hearingNoise pollution at oil and gas sites remains “woefully under-studied contrary to its public health significance,” according to the Natural Resources Defense Council (NRDC).

Environmental noise caused by oil and gas drilling activities is often overlooked entirely or rejected as a minor, temporary nuisance by industry and regulators, despite the fact that drilling and other activities at well sites are very noisy and can be close to homes, according to the NRDC.

Public health experts say noise is a ubiquitous health threat for communities near oil and gas development sites, and studies have found noise levels above safety thresholds, according to the NRDC. Insufficient steps have been taken to reduce noise levels, says the environmental group.

To combat environmental noise, the EPA has specified guideline values of annual 24-hour averages of 45 dB indoors and 55 dB in outdoor environments. The agency states that lifetime exposure (continuous exposure for 70 years) to noise above 70 decibels in a 24-hour period may lead to hearing loss.

OSHA’s occupational permissible noise exposure limits specify maximum periods of time workers can be exposed to different noise levels. At 90 dBA exposure is limited to a maximum of 8 hours per day; at 115 dBA exposure duration must be at most 15 minutes.

Unconventional oil and gas development, including the use of hydraulic fracturing, are industrial processes that generate prolonged periods of noise pollution for workers and nearby communities, according to the NRDC. Noise from trucks, generators, drilling operations, and pumpscan occur intermittently for days at a time and throughout several years as wells are hydraulically fractured and reworked many times, according to the group. The more recent practice of drilling multiple wells per well pad at higher well density can further increase the duration, frequency, and intensity of noise pollution, the group says.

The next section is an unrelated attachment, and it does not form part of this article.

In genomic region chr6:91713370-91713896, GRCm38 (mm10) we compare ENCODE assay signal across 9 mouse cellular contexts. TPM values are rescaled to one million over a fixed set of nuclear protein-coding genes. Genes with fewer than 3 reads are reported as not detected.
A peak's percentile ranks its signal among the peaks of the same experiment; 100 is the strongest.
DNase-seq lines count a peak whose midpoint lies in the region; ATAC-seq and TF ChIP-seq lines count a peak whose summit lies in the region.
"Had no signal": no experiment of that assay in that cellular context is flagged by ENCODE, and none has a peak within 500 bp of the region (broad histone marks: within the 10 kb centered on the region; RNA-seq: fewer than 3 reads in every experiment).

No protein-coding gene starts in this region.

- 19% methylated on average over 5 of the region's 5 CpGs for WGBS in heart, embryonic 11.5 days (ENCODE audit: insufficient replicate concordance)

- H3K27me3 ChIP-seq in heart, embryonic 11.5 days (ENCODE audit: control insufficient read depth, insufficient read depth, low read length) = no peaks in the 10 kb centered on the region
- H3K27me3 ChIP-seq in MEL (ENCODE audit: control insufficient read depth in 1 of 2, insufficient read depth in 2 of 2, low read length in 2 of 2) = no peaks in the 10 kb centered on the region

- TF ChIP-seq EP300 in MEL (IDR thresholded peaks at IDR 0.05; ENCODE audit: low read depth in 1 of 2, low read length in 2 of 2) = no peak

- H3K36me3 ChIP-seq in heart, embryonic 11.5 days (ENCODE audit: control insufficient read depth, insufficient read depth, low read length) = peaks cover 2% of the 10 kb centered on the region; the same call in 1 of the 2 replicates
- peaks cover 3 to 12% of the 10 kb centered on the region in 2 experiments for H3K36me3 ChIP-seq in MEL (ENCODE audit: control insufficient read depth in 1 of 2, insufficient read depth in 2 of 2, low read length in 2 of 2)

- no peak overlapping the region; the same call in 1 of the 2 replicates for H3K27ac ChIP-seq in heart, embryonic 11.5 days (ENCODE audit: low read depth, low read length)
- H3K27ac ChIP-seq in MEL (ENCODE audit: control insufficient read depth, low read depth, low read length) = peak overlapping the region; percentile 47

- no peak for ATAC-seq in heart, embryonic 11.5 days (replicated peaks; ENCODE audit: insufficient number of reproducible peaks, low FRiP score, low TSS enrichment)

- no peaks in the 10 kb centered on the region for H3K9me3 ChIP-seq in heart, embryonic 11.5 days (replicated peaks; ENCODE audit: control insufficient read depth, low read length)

A lack of measurement data at and near drilling sites currently exists, according the NRDC. A 2006 study for the City of Fort Worth in Texas found drilling noise was audible at 700 feet from the wellbore and drilling brakes could be heard at 1,000 feet. The average noise level at 200 feet was between 71-79 dBA. The loudest noise at 102 dBA, measured at 10 feet, was caused by rig generators.

New York State’s 2011 draft Supplemental Generic Environmental Impact Statement on the proposed regulations regarding high-volume hydraulic fracturing estimated noise levels would range from 52 to 75 dBA during well pad construction, 44 to 68 dBA during drilling, and 72 to 90 dBA during high=volume hydraulic fracturing – all at a distance of 250-2,000 feet. At 50 to 500 feet, hydraulic fracturing noise could reach 102 dBA.

To expand and strengthen noise standards and to bring relief to impacted communities, NRDC says the following steps are necessary:

  • Assessments of the health impacts of noise at and near oil and gas development, including fracking,
  • Research into characterizing noise pollution in the vicinity of unconventional oil and gas well sites in terms of its sources, intensities, frequencies, and duration,
  • Increase noise monitoring at and near unconventional oil and gas development sites,
  • Adequate setback distances to minimize noise impacts on communities affected by oil and gas development,
  • Federal assessment and regulations of noise need to be updated to reflect current research and increased threats from expanding sectors, like oil and gas,
  • Strengthened state and local laws and ordinances requiring operators to submit noise management plans with their drilling permit applications.